Last week saw the official premier of Body in Motion that has been in the works for the past year.  Buses carrying a thousand elementary students paraded up to the curb of Weber State’s Browning Center, spilling a flood of children into Austad Auditorium.  The following day, five hundred middle and high school students attended as well.  The large stage, expansive room, and (especially) the enthusiastic audience were all what this performance was created for, so it was exciting to get to present this invention that we’d been preparing for so long.

After each performance, we took questions from the audience.  There were lots of the usual good questions: how much practice, what do the dancers study, how did we think of this or that, etc.  But the question that struck us this time was:

paperpushaway“What is the paper supposed to mean?”

In typical fashion, Erik turned the question back to the student.  “What do you think it means?”  She told us not what we were expecting or what we were ready for, but what is definitely a beautiful answer:

“I think the paper represents ideas.”

Erik and I both stopped short.  That’s the answer we hadn’t thought of; and of course it was a great way to encapsulate what we’d been doing for months.  (To get a feel for this if you haven’t seen the performances, you might take a look at our Paper prompt, including a short video clip.)  So much of the work that’s gone into creating the pieces, the performance, and the entire program of school visits remind us that this is all about ideas.  We need to float the ideas — especially the wrong ones — to figure out what’s going to work best. They are tenuous, difficult to hold onto. They get blown away.  They are both precious and unpredictable.  They’re influenced by everything around.  They’re fun to play with. 

More important, the sheets of paper we used in the piece, like ideas, were put onto the stage and put to use in a variety of forms.  We can choose what we’d like to do with them, how we’d like to act on them. This reminded us of our handout that we gave to teachers after the performance.  At the top it says clearly, “This is not a piece of paper.” Sure, it is a piece of paper, but it isn’t just this.  It’s a dance prop and a science experiment, with an infinite number of possibilities just waiting to be tried.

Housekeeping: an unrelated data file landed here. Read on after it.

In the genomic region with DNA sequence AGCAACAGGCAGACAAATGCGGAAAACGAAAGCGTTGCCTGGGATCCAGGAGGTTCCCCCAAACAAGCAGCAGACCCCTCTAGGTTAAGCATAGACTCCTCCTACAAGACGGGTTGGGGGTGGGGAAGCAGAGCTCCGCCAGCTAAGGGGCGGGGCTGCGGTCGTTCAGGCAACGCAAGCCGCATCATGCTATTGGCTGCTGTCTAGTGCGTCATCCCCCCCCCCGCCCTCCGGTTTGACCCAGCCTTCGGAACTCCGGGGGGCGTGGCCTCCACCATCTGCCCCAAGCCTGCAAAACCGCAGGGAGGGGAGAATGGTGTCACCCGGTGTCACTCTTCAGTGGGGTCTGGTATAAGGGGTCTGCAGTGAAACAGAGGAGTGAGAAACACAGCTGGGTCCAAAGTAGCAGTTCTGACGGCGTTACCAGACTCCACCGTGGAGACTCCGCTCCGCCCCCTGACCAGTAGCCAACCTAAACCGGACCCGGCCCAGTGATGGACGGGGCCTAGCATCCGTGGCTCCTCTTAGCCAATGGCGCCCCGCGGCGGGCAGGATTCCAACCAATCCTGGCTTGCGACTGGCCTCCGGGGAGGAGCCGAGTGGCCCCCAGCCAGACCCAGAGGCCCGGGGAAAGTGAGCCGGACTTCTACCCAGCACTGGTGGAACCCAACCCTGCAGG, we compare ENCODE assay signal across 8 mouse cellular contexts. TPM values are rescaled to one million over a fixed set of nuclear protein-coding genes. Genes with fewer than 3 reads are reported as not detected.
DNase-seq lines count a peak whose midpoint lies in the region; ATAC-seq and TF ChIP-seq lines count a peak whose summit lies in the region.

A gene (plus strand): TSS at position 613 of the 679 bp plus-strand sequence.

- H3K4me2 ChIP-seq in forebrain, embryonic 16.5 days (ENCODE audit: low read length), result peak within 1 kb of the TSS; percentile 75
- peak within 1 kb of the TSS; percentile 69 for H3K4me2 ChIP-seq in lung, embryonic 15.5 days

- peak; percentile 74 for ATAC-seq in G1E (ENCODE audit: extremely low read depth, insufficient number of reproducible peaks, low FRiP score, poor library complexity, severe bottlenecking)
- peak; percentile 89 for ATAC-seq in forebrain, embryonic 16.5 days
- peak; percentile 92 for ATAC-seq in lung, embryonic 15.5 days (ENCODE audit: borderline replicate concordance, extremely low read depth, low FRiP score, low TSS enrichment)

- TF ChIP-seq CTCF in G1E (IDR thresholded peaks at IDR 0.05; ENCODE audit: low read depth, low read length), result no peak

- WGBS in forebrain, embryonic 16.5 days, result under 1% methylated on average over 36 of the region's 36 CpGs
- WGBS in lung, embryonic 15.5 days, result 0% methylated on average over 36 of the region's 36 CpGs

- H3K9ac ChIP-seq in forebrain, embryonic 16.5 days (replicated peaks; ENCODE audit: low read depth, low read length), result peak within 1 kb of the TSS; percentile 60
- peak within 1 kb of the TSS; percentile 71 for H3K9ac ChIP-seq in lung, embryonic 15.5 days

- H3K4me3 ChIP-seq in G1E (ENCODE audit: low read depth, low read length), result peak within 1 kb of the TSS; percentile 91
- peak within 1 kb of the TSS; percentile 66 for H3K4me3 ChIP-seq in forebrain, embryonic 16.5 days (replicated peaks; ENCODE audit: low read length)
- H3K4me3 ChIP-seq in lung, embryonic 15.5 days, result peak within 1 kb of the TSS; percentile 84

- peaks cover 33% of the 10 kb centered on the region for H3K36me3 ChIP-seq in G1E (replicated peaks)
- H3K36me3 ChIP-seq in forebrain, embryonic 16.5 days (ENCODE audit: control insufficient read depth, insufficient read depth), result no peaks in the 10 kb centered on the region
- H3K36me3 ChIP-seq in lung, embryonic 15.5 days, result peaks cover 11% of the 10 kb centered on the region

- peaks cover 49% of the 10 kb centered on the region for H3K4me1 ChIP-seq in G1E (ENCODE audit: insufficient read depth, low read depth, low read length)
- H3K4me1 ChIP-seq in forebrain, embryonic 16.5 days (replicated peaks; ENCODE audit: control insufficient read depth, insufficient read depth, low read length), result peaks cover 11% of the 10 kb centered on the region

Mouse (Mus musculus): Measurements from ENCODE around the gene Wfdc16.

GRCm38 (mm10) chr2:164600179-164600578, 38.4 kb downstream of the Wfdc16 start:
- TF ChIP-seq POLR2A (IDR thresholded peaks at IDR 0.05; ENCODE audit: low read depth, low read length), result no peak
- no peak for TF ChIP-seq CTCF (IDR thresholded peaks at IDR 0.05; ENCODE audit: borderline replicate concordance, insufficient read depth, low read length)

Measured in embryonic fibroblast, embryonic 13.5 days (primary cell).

You can download your own copy, either the one-side version with just the print of the “Not a Piece of Paper” text, or a two-side version that includes our performance poster that promotes our public performance this week at Orchesis.  (Tickets are available at

press and preparation


Nancy Van Valkenburg of the Standard-Examiner highlighted our upcoming public performances for the spring Orchesis dance recital.   (It includes some interview and rehearsal video footage.)  There are three shows, April 9-11, 7:30 PM, in the Allred Theater in the Browning Center.  You can order these tickets at the Weber State box office.

We would love to see you there!

At the same time that dancers and stage crew are preparing for these performances, they are also anticipating a performance for hundreds of elementary students from Weber School District in the same week, followed by trips to local schools to host dance/science workshops.  And, Adam just got back from a trip to Vernal, UT to plan our trip in May to do a performance, classes, and some dance-science extensions in the area.  We’ll post news about these adventures here.



As we get ready for our largest performance of the year and the public debut of A Body in Motion, we’re also trying to prepare resources for students and teachers.  These include something we’ve grouped under the “lessons” menu item, but they’re really more like ideas, prompts, and ways of thinking about dance and science.  In these, we take ideas, photos, or even video of some of our dance/science works, and we suggest ways to bring them into a classroom or other discussion.

At the bottom of each of these pages there is room for your comments and ideas.  We’d love to see what you have to say.

As we assemble more of these, we’ll continue to list them on the lessons page and in the menu.